KIE Scholar Awarded Complex Moral Problems Grant

KIE postdoctoral fellow Elizabeth Edenberg, and Communication, Culture, and Technology faculty member Meg Jones were awarded a Complex Moral Problems Grant through Georgetown University’s Engaged Ethics Initiative. The grant is a one-year award that aims to support collaborative interdisciplinary research into complex moral problems that have a real world impact.

Edenberg and Jones are working together on the grant, combining Edenberg’s background in ethics and political philosophy with Jones’ background in law, science and technology studies, and engineering policy. The project investigates the scope and nature of consent in the Digital Age.

Through this grant, Edenberg and Jones aim to answer two primary ethical questions:

  1. How should consent be conceptualized in the digital age?
  2. Can and should there be universal data ethics for a global technology systems?

In addressing these questions, Edenberg, Jones, and research assistant Ellen Kaufman are working to better understand the intricacies of consent in the digital age from an international perspective.

Edenberg and Jones have already presented work on the Digital Consent Project at two events: Delft University of Technology’s Center for Ethics and Technology and the University of Michigan School of Law’s Symposium on International Perspectives on Privacy and Free Expression. The team has or is scheduled to present work at five total conferences across a range of disciplines.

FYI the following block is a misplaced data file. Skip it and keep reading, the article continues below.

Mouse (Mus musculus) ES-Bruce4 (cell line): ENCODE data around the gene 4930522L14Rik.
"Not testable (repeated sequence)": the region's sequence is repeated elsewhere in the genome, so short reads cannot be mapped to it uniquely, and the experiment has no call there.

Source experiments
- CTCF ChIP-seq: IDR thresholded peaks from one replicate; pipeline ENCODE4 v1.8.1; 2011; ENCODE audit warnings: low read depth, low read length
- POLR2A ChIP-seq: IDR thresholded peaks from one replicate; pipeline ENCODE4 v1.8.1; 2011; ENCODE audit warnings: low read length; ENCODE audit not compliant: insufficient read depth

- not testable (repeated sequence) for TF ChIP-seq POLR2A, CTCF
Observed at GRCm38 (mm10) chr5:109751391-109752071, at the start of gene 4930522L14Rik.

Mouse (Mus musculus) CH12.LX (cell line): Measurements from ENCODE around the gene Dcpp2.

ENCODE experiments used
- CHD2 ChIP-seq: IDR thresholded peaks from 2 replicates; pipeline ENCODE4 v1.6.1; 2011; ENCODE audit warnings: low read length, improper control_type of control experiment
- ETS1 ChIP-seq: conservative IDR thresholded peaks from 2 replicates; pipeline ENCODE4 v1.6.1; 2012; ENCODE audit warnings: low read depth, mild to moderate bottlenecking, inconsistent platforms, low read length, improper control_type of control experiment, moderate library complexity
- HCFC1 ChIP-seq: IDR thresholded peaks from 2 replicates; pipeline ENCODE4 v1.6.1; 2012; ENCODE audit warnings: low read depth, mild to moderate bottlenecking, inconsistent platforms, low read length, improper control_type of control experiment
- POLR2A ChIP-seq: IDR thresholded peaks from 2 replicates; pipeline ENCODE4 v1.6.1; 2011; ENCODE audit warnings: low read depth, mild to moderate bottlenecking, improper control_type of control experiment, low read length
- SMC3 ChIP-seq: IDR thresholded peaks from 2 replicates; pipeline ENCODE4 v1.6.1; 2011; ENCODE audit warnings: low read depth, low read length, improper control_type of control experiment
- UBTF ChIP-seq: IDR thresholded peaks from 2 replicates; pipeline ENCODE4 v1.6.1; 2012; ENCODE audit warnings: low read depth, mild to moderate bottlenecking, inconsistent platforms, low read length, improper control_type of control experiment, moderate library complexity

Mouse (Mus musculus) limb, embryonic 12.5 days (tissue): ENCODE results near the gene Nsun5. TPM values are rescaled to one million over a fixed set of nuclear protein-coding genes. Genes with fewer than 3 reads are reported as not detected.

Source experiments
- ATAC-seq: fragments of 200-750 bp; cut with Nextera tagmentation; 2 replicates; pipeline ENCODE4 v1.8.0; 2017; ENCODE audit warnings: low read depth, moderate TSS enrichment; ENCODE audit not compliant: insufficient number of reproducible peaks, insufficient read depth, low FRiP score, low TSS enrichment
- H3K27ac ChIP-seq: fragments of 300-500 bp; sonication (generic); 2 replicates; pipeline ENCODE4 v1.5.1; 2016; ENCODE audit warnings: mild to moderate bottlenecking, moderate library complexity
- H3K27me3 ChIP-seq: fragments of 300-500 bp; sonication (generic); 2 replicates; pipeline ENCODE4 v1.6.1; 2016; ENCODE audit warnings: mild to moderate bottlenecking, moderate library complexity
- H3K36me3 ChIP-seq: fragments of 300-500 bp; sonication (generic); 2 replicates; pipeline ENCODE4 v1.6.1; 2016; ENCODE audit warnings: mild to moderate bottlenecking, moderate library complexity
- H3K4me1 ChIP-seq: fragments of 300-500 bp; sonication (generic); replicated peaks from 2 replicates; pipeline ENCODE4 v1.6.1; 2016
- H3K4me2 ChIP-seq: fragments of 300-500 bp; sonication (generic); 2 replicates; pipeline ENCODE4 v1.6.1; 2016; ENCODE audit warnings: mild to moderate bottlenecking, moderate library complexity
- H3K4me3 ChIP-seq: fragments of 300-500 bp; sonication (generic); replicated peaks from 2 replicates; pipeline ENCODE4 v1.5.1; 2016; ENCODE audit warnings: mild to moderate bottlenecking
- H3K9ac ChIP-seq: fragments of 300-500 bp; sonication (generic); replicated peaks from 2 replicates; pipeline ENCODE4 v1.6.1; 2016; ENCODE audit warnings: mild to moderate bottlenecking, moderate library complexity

They also plan to publish four separate articles. Topics include consent and the global internet, AI and the automation of consent, the political philosophy of digital consent, and artificial intimacy and the future of consent.

Most recently, Edenberg, Jones, and Kaufman presented their co-authored paper in Brussels, Belgium at the Brussels Privacy Symposium Nov. 6. The symposium is a global convening of practical, applicable, substantive privacy research and scholarship and features leading EU and US academics, industry practitioners and policy makers. This year’s symposium, titled AI Ethics: The Privacy Challenge and part of a special issue of IEEE Security & Privacy, aimed to explore the opportunities presented by AI technologies and potential challenges regarding privacy, equity, and fairness.

An excerpt from the presented article:

AI systems collect, process, and generate data in ways that further exacerbate many long documented problems with online consent, most notably issues of providing adequate notice, choice, and withdrawal to users. The unpredictable and even unimaginable use of data by AI systems is considered a feature not a bug.  Yet this feature creates problems for notifying users as well as assessing when consent might be required based on potential uses, harms, and consequences. This paper investigates whether these problems impact morally transformative consent in AI systems. We will argue that while supplementing consent with further mechanization, digitization, and intelligence—either through proffering notification on behalf of the consentee or choosing and communicating consent by the consenter—may improve take-it-or-leave-it notice and choice consent regimes, the goal for AI consent should be one of partnership development between parties, built on responsive design and continual consent.